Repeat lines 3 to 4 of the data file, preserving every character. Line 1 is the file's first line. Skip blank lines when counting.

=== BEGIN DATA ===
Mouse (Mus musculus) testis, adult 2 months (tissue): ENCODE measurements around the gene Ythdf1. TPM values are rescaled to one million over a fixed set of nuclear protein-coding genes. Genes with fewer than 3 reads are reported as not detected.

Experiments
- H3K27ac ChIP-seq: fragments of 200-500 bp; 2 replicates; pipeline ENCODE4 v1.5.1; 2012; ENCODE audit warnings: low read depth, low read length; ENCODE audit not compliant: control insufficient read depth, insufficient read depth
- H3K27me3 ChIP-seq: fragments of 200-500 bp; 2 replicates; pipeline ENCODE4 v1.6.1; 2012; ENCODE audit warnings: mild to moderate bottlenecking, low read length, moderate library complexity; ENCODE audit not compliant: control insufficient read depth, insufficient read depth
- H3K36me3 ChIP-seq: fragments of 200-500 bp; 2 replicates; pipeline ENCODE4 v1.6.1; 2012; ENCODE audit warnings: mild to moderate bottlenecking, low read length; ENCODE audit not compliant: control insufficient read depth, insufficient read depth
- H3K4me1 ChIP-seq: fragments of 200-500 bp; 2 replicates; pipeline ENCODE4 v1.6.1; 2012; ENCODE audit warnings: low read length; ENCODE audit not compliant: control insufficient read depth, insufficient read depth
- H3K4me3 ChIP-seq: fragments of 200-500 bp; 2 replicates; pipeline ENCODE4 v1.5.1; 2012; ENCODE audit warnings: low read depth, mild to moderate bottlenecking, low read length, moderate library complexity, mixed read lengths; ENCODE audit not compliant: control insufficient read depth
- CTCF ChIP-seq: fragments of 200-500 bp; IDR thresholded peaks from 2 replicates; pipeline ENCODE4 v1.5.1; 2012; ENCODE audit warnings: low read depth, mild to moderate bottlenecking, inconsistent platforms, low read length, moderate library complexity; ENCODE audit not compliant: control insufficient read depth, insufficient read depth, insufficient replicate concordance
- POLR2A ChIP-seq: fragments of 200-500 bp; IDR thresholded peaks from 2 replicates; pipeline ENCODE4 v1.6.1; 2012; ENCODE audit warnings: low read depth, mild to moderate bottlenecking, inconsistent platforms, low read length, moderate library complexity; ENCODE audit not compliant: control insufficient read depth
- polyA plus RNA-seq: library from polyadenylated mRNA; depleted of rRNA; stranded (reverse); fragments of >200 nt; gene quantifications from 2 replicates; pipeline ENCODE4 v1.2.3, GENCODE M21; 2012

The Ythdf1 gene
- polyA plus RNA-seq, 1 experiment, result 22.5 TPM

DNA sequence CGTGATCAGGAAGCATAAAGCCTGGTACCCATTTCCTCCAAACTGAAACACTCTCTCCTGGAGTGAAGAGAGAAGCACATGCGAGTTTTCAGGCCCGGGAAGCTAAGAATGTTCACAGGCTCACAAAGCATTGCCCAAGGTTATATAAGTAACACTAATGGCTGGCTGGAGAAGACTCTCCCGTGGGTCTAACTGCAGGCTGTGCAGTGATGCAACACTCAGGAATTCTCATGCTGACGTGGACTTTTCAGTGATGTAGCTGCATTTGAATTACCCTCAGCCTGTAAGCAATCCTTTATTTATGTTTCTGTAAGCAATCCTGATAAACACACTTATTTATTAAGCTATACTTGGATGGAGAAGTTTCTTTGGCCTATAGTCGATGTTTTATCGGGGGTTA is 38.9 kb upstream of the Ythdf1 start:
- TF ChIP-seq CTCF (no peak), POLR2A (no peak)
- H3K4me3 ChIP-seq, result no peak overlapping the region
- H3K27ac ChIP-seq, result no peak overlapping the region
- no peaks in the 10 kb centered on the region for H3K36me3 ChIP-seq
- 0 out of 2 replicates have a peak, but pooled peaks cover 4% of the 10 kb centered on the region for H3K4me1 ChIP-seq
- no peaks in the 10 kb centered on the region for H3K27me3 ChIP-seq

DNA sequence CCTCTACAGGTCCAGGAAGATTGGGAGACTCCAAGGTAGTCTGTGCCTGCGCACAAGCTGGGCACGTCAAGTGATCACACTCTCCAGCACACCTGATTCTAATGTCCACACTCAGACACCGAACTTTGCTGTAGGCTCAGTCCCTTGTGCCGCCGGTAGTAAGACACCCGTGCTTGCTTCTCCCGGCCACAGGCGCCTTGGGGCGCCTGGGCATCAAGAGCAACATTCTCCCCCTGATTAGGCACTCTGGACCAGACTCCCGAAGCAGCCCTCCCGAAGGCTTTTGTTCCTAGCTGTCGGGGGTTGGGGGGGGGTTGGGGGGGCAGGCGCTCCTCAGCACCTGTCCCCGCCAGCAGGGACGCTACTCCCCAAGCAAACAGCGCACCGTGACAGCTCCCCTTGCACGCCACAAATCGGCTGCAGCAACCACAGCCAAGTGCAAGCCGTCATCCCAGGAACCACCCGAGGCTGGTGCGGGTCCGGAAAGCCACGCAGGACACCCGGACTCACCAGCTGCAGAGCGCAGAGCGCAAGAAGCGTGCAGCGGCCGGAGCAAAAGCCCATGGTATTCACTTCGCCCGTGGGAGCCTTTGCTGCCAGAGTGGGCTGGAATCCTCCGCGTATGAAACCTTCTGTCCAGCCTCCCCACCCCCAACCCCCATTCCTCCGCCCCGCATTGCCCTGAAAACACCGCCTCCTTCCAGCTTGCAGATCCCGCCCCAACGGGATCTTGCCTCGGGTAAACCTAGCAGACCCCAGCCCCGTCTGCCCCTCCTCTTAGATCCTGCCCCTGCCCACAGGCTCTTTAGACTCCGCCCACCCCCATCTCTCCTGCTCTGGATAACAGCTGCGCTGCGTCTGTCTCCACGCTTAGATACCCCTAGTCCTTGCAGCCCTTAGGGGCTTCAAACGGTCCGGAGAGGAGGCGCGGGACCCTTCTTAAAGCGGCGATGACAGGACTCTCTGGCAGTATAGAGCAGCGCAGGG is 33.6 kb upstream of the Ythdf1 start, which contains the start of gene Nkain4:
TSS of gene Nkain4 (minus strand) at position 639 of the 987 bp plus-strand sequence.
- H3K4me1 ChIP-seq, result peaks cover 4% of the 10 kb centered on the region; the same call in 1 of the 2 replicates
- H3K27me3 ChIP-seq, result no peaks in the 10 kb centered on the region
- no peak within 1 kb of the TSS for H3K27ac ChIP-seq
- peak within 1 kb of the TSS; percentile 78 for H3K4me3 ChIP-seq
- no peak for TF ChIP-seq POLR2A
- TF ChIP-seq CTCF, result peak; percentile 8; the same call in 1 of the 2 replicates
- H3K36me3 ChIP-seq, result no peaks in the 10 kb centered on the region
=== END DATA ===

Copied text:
- H3K27ac ChIP-seq: fragments of 200-500 bp; 2 replicates; pipeline ENCODE4 v1.5.1; 2012; ENCODE audit warnings: low read depth, low read length; ENCODE audit not compliant: control insufficient read depth, insufficient read depth
- H3K27me3 ChIP-seq: fragments of 200-500 bp; 2 replicates; pipeline ENCODE4 v1.6.1; 2012; ENCODE audit warnings: mild to moderate bottlenecking, low read length, moderate library complexity; ENCODE audit not compliant: control insufficient read depth, insufficient read depth